Rugby World Cup: Advances in rugby balls
Published on 09 Sep, 2019
It’s time to talk of mice and McCaw. While that Richie won’t be playing in 2019 edition of the Rugby World Cup soon to be held in Japan, it is time to wonder which ball the new Richie (Mo’unga) will be kicking off with in the final on November 2.
This will be the seventh rugby world cup for which Gilbert have supplied the official match ball, and they continue to make changes to improve handling and aerodynamics. Gilbert have been producing footballs since 1823, and it is said that the ball picked up by William Webb Ellis all those years ago was a Gilbert.
While Adidas have sought to improve their world cup soccer balls by reducing the number of seams, getting down now to a six-piece ball, rugby balls have been settled in their four-piece configuration for many decades. It’s even defined as such within the Laws of Rugby.
So, where then have the changes been made?
After problems with the aerodynamics of the ball used in the 2003 tournament, the shape of the ‘pimples’ on the surface of the ball were changed from round to star shaped to improve handling and kickability for the 2007 tournament. Remarkably, Gilbert (and their new owners, Grays International) don’t seek protection for very much of their innovation, but in this case they did, which was published as WO2006/061608.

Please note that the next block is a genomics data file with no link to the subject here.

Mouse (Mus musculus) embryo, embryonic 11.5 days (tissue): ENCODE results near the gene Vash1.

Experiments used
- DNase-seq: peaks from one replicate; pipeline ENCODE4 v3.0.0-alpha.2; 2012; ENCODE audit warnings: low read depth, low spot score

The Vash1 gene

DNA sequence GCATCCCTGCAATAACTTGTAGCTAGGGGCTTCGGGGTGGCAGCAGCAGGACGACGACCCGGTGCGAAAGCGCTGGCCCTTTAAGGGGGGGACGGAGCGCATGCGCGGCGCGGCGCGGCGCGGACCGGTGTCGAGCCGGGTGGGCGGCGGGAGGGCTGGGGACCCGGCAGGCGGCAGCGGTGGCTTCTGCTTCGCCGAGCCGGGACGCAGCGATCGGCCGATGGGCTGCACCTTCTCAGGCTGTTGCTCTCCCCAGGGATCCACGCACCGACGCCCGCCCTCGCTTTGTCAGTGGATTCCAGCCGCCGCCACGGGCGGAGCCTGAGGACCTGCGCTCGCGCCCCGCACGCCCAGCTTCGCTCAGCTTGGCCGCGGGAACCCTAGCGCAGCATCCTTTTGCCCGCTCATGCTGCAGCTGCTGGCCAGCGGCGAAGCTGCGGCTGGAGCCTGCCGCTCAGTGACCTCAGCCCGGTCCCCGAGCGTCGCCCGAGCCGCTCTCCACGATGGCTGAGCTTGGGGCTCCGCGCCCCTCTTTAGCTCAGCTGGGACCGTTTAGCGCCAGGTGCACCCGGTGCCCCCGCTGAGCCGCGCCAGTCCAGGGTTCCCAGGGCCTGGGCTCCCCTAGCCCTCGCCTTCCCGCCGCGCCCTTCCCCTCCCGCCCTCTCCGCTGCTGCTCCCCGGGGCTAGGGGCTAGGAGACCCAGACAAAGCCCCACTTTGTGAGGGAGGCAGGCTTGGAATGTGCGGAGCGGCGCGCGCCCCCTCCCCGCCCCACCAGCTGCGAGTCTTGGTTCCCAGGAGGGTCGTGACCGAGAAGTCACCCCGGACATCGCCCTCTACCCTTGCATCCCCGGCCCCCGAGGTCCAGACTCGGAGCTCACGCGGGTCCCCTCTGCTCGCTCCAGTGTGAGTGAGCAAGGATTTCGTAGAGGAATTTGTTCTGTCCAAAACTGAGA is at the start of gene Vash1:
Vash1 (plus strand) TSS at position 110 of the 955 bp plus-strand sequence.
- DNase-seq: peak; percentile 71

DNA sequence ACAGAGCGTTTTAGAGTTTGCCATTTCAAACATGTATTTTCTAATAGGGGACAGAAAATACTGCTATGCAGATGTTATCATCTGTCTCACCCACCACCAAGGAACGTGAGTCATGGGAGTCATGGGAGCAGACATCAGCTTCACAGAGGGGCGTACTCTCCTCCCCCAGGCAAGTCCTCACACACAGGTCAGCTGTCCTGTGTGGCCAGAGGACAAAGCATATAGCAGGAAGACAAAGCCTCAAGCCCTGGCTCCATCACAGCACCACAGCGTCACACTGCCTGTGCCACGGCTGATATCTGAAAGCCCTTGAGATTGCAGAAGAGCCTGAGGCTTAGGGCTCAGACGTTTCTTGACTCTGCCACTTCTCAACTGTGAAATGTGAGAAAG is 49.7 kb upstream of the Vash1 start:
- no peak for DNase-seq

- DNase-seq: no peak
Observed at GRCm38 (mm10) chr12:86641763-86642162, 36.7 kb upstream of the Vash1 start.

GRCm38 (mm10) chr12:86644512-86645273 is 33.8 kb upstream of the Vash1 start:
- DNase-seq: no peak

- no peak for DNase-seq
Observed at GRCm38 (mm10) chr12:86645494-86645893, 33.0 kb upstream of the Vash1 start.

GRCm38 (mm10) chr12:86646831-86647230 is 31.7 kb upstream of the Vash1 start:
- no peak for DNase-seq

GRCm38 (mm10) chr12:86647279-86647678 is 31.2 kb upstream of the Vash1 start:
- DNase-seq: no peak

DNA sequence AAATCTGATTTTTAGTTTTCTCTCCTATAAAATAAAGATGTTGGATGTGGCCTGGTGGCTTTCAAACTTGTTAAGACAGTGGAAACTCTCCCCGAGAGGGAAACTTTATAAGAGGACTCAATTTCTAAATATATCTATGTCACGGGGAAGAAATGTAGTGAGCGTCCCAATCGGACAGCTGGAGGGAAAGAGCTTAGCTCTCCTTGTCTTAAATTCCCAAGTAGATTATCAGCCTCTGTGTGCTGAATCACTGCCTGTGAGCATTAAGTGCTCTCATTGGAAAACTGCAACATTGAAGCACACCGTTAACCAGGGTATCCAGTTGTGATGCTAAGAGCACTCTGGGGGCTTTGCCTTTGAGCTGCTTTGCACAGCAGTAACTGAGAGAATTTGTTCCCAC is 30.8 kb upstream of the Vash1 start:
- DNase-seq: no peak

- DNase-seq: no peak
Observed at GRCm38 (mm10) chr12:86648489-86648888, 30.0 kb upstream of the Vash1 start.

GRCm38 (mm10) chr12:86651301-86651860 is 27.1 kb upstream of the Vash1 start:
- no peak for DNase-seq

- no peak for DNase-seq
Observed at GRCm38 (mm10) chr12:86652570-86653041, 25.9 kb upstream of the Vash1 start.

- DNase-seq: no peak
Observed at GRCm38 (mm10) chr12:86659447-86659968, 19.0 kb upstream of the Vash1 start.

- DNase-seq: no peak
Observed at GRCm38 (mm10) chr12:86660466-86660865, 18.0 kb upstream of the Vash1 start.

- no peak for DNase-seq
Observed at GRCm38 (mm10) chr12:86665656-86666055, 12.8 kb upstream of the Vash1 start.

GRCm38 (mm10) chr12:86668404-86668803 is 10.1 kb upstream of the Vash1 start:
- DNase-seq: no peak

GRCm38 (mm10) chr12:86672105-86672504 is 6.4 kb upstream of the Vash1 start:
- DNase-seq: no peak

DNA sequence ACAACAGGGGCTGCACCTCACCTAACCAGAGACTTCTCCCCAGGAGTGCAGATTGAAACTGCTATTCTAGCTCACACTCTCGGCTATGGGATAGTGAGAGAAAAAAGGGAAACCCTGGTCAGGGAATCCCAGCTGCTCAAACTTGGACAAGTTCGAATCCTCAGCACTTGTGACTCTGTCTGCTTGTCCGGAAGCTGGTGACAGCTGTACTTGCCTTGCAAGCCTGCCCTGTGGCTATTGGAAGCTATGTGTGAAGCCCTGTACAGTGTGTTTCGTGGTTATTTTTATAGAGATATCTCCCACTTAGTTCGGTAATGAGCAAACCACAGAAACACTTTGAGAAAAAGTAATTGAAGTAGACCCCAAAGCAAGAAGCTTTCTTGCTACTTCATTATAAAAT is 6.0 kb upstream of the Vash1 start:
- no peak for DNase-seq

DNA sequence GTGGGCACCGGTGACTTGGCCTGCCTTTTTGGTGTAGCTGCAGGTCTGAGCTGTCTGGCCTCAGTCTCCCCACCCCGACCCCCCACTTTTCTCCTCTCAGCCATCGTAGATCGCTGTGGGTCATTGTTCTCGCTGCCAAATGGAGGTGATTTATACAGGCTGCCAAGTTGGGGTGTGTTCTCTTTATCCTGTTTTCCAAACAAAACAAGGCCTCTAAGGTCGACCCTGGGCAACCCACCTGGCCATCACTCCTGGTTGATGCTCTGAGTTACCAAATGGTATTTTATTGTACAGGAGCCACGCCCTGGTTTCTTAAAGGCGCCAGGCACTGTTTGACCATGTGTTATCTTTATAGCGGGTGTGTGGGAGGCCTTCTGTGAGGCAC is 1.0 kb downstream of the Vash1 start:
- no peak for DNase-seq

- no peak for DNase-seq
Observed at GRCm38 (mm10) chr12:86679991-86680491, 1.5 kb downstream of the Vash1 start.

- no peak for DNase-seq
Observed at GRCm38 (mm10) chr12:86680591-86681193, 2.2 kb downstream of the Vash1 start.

The next development was for the 2011 tournament where a new valve was produced, which distributed weight along the seams of the ball to improve rotational stability and accuracy.
Both these features were retained for the 2015 world cup ball, and most of the improvement appears to have been in the polymers and laminations of the synthetic cover material.
Moving forward to the latest ball to be used in 2019, Gilbert have made further improvements to the pimples, making them ‘dual height’, and altering their distribution across the surface. This needed to be done without increasing the actual height of the pimples as it would have affected the aerodynamics, but as there doesn’t appear to be any patent protection and hence publication of the details, all I can say is they claim to have produced a ball with the largest total surface area of any international match ball.
These changes seem to be getting more and more infinitesimal and highly technical, which someone has suggested is creating a rugby ball that is close to perfection, so it will be interesting what Gilbert come up with as we approach 2023.